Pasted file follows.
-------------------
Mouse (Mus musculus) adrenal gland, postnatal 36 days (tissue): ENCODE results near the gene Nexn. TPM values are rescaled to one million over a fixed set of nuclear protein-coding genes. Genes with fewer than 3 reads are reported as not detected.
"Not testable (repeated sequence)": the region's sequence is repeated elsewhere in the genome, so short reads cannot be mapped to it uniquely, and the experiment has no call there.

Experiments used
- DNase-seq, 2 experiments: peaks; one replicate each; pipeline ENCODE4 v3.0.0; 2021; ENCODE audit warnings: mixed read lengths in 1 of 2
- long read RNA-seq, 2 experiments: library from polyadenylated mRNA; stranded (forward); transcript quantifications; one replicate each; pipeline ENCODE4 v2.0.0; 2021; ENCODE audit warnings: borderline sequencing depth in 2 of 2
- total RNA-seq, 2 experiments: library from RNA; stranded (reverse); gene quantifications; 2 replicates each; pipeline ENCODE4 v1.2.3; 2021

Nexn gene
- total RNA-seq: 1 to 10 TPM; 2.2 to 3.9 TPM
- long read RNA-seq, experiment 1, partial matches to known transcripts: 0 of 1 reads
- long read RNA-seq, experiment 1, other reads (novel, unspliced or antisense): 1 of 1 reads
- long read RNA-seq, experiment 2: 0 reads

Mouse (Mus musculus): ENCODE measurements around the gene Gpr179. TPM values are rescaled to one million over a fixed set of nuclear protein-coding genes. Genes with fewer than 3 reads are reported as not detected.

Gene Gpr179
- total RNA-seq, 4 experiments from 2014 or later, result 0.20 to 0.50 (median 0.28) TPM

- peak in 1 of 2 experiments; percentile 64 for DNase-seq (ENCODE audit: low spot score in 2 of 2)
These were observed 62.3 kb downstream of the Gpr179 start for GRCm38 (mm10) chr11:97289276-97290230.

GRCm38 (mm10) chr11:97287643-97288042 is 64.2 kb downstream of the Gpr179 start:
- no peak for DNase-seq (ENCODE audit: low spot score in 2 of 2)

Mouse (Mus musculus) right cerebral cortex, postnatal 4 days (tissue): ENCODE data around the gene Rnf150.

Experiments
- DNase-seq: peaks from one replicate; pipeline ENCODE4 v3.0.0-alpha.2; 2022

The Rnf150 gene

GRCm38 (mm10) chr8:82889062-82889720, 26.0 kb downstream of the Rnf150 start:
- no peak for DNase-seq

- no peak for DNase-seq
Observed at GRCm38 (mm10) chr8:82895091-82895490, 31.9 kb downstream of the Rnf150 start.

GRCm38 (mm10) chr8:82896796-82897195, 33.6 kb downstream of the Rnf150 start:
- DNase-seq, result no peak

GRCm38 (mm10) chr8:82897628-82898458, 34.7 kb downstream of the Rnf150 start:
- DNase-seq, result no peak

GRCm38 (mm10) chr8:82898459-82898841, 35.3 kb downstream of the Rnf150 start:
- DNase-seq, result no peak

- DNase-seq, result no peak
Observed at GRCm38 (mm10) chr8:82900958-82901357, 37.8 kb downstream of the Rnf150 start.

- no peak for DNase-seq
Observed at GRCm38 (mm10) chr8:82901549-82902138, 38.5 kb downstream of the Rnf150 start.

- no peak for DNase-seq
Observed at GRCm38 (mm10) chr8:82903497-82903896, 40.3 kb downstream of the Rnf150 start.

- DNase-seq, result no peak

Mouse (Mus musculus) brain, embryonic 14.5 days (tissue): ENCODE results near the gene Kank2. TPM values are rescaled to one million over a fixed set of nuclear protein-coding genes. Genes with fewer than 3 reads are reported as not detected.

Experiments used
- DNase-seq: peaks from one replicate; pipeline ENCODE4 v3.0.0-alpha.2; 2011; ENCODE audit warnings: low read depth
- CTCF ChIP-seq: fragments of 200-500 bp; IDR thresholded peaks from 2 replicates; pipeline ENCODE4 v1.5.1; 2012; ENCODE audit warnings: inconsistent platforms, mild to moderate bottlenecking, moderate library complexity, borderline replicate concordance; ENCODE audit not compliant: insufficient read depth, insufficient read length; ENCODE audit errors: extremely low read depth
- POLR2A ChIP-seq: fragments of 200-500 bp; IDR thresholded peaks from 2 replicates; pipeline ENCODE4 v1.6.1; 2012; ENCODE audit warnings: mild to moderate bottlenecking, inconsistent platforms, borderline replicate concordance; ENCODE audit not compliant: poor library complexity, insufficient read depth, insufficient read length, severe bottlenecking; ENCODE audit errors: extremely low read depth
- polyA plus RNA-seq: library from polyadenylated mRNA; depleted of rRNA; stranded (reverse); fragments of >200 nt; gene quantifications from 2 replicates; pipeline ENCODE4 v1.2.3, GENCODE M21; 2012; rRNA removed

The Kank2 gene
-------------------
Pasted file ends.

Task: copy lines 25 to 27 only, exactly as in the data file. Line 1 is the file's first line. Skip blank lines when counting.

- no peak for DNase-seq
Observed at GRCm38 (mm10) chr8:82895091-82895490, 31.9 kb downstream of the Rnf150 start.

GRCm38 (mm10) chr8:82896796-82897195, 33.6 kb downstream of the Rnf150 start: